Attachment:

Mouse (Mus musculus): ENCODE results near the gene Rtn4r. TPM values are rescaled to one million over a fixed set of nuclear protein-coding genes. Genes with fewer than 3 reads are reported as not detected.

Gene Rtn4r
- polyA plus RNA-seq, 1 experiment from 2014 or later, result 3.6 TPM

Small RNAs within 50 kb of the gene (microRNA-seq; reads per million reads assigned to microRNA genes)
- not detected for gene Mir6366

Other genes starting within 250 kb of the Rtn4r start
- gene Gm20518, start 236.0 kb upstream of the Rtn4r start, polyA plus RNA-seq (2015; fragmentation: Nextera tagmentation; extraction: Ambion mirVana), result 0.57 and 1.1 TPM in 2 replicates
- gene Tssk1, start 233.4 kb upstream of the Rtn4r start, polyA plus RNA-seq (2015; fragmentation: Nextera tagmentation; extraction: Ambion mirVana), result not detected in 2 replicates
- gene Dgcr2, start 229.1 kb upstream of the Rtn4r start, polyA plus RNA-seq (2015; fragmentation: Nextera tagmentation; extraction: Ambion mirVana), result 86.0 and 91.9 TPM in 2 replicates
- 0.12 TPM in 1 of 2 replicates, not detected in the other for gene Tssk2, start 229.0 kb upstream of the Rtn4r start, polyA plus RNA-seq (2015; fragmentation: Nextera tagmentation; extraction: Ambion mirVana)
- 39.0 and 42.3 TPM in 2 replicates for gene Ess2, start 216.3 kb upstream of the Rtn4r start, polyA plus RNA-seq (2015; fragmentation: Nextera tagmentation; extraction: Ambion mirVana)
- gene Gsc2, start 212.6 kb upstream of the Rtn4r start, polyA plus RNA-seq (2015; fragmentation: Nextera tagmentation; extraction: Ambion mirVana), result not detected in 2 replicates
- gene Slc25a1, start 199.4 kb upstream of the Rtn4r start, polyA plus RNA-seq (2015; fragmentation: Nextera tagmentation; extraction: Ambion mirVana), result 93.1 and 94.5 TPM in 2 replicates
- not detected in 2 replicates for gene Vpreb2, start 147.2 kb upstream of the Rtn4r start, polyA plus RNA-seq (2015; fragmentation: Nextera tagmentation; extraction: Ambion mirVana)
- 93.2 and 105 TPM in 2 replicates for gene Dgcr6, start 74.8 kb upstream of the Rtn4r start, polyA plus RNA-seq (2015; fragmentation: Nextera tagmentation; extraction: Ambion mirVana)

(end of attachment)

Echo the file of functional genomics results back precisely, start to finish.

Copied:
Mouse (Mus musculus): ENCODE results near the gene Rtn4r. TPM values are rescaled to one million over a fixed set of nuclear protein-coding genes. Genes with fewer than 3 reads are reported as not detected.

Gene Rtn4r
- polyA plus RNA-seq, 1 experiment from 2014 or later, result 3.6 TPM

Small RNAs within 50 kb of the gene (microRNA-seq; reads per million reads assigned to microRNA genes)
- not detected for gene Mir6366

Other genes starting within 250 kb of the Rtn4r start
- gene Gm20518, start 236.0 kb upstream of the Rtn4r start, polyA plus RNA-seq (2015; fragmentation: Nextera tagmentation; extraction: Ambion mirVana), result 0.57 and 1.1 TPM in 2 replicates
- gene Tssk1, start 233.4 kb upstream of the Rtn4r start, polyA plus RNA-seq (2015; fragmentation: Nextera tagmentation; extraction: Ambion mirVana), result not detected in 2 replicates
- gene Dgcr2, start 229.1 kb upstream of the Rtn4r start, polyA plus RNA-seq (2015; fragmentation: Nextera tagmentation; extraction: Ambion mirVana), result 86.0 and 91.9 TPM in 2 replicates
- 0.12 TPM in 1 of 2 replicates, not detected in the other for gene Tssk2, start 229.0 kb upstream of the Rtn4r start, polyA plus RNA-seq (2015; fragmentation: Nextera tagmentation; extraction: Ambion mirVana)
- 39.0 and 42.3 TPM in 2 replicates for gene Ess2, start 216.3 kb upstream of the Rtn4r start, polyA plus RNA-seq (2015; fragmentation: Nextera tagmentation; extraction: Ambion mirVana)
- gene Gsc2, start 212.6 kb upstream of the Rtn4r start, polyA plus RNA-seq (2015; fragmentation: Nextera tagmentation; extraction: Ambion mirVana), result not detected in 2 replicates
- gene Slc25a1, start 199.4 kb upstream of the Rtn4r start, polyA plus RNA-seq (2015; fragmentation: Nextera tagmentation; extraction: Ambion mirVana), result 93.1 and 94.5 TPM in 2 replicates
- not detected in 2 replicates for gene Vpreb2, start 147.2 kb upstream of the Rtn4r start, polyA plus RNA-seq (2015; fragmentation: Nextera tagmentation; extraction: Ambion mirVana)
- 93.2 and 105 TPM in 2 replicates for gene Dgcr6, start 74.8 kb upstream of the Rtn4r start, polyA plus RNA-seq (2015; fragmentation: Nextera tagmentation; extraction: Ambion mirVana)